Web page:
On appeal from a Final Decision of the Department of Corrections.
NOT FOR PUBLICATION WITHOUT THE APPROVAL OF THE APPELLATE DIVISION
Submitted September 18, 2007
Before Judges Skillman and Yannotti.
Eru Wakine Pryor (Pryor), an inmate in the State's correctional system, appeals from a final determination of the Department of Corrections (Department) dated July 24, 2006. The Department found that Pryor violated a condition of a community release program and imposed disciplinary sanctions. We affirm.
In July 2006, Pryor was housed at Kintock, a halfway house on Fenwick Street in Newark. Pryor was serving sentences imposed as a result of his conviction on various charges, including distribution of a controlled dangerous substance on or near school property. On July 18, 2006, Pryor was granted a furlough day so that he could visit a residence on Hamilton Street in East Orange, New Jersey. According to the form approving the furlough request, Pryor's furlough was to begin at 8:00 a.m. and the estimated time of his return to the halfway house was 10:00 p.m. on the same day. Kintock's "sign in and out sheet" states that Pryor left the halfway house at 8:00 a.m.
At approximately 3:20 p.m., S.G., the mother of Pryor's three-year old daughter, phoned the halfway house and reported to Manager Ed Crawford (Crawford) that Pryor assaulted her at the furlough site. The East Orange police were contacted at about 4:10 p.m. but as of that time, the police had not received a report of an assault at the furlough site. At 4:15 p.m., Resident Supervisor Welch phoned the furlough site and told Pryor to return to the halfway house immediately.
Pryor called Kintock at 5:28 p.m. and spoke with Crawford. Pryor wanted to know why he was ordered back to the halfway house. Crawford told Pryor to return at once. At 5:50 p.m., Crawford called the furlough site. Pryor got on the phone and again asked why he was being ordered to return. Crawford told Pryor to return and they would talk about it when he got back. Crawford instructed Pryor to return by 7:50 p.m. The East Orange police informed Kintock at 6:30 p.m. that S.G. had filed a complaint accusing Pryor of assault. The police went to the furlough site to arrest Pryor but he was not there. According to Kintock's "sign in and out sheet," Pryor returned to the halfway house at 8:15 p.m.
Pryor was charged with escape, which is a prohibited act under N.J.A.C. 10A:4-4.1(a). The Department investigated the charge. Pryor pled not guilty, but the charge was found to have merit and was referred for a hearing. According to the adjudication form, the hearing officer considered, among other evidence, the escape report, incident reports, and Kintock's records including the "sign in and out sheet." Pryor presented no witnesses, and declined the offer to confront/cross-examine the adverse witnesses. Pryor asserted that he returned to the halfway house at 7:30 p.m.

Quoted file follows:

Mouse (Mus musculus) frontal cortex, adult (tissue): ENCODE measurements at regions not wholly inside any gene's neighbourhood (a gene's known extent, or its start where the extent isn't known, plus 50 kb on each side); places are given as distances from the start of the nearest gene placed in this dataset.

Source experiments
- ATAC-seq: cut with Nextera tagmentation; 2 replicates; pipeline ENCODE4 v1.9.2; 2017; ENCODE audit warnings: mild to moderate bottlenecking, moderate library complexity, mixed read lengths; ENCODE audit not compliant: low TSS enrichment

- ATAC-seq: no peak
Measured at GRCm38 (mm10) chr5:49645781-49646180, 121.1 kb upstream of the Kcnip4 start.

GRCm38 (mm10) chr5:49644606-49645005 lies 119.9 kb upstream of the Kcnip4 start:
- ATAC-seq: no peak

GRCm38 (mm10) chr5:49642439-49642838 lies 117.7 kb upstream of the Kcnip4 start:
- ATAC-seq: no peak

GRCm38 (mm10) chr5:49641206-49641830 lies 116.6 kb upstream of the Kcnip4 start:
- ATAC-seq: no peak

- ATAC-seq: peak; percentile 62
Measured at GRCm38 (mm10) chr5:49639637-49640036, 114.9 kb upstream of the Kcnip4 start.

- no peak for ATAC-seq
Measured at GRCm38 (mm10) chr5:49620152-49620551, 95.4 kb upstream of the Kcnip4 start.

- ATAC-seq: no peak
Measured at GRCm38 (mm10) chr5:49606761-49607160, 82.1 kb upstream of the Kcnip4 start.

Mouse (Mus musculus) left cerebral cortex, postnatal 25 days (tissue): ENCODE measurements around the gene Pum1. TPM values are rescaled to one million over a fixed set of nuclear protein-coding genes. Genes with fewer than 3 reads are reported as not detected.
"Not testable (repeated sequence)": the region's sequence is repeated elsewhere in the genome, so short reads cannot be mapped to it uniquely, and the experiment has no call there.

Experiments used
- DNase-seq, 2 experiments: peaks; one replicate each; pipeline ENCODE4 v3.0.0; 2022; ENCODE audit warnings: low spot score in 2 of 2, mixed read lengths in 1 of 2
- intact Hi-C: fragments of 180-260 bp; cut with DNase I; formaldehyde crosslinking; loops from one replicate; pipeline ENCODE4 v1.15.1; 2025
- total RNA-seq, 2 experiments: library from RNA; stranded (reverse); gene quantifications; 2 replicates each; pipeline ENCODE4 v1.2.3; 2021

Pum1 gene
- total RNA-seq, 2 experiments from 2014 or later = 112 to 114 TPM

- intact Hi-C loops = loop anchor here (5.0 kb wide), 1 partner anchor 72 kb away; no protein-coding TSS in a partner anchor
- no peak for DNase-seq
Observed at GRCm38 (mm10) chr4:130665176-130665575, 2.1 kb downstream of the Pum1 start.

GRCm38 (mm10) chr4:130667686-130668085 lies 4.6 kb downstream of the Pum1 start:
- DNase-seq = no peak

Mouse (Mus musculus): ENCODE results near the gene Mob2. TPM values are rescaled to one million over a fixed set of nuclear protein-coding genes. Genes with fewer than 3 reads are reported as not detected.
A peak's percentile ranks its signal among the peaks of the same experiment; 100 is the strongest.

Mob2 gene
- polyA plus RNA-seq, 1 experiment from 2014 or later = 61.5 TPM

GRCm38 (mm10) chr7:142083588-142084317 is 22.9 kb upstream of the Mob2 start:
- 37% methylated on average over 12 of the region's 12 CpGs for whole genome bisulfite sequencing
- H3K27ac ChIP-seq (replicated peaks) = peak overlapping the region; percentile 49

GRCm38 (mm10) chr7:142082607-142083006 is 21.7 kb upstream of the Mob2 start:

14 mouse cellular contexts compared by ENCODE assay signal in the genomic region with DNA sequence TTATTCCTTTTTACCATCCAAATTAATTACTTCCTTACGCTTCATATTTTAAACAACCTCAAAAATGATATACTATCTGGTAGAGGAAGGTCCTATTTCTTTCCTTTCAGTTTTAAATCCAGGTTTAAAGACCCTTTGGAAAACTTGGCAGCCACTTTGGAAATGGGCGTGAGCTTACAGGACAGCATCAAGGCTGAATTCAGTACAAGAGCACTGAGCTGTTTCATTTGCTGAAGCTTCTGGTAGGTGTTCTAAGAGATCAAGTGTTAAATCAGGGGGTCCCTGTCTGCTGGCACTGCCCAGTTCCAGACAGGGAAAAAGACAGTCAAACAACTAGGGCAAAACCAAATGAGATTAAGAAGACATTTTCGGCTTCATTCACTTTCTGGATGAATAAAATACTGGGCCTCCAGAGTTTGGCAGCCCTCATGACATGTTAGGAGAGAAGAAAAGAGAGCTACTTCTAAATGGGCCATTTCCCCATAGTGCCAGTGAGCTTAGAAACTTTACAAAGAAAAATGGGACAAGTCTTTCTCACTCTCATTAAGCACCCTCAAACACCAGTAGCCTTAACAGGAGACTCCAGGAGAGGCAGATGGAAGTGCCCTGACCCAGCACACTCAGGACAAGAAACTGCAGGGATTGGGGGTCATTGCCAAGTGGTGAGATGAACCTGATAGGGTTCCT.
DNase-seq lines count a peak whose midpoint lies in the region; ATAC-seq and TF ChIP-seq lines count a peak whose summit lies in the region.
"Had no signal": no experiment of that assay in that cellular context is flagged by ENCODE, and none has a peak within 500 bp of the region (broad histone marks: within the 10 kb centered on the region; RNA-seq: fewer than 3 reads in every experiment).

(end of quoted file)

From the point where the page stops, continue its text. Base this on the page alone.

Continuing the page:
The hearing officer downgraded the charge to violating a condition of a community release program, which also is a prohibited act under N.J.A.C. 10A:4-4.1(a). The hearing officer found that the charge had been proven. The hearing officer rejected Pryor's assertion that he returned to the halfway house at 7:30 p.m., noting that Kintock's "sign in and out sheet" indicated that he did not return until 8:15 p.m. The hearing officer imposed the following sanctions: fifteen days of detention, ninety days of administrative segregation, sixty days of lost commutation time, and fifteen days of lost recreational privileges.
Pryor filed an administrative appeal. Administrator Joseph C. Rizzo upheld the hearing officer's findings but modified the sanctions by reducing the detention to ten days, and suspending the administrative segregation on the condition that Pryor remain charge-free for sixty days. This appeal followed.
"In light of the executive function of administrative agencies, judicial capacity to review administrative actions is severely limited." George Harms Constr. Co. v. N.J. Turnpike Auth., 137 N.J. 8, 27 (1994). When reviewing a determination of the Department in a matter involving prisoner discipline, we consider whether there is substantial evidence that the inmate committed the prohibited act and whether, in making its decision, the Department followed the regulations adopted to afford inmates procedural due process. McDonald v. Pinchak, 139 N.J. 188, 194-95 (1995); Jacobs v. Stephens, 139 N.J. 212, 220-222 (1995).
Pryor argues that there is insufficient evidence to support the Department's finding of guilt. We disagree. We are satisfied that the record provides ample factual support for the hearing officer's finding that Pryor violated a condition of the community release program. The record shows that Pryor was ordered at 4:15 p.m. to return to the halfway house immediately. At 5:50 p.m., Crawford spoke to Pryor and ordered him to return no later than 7:50 p.m. ...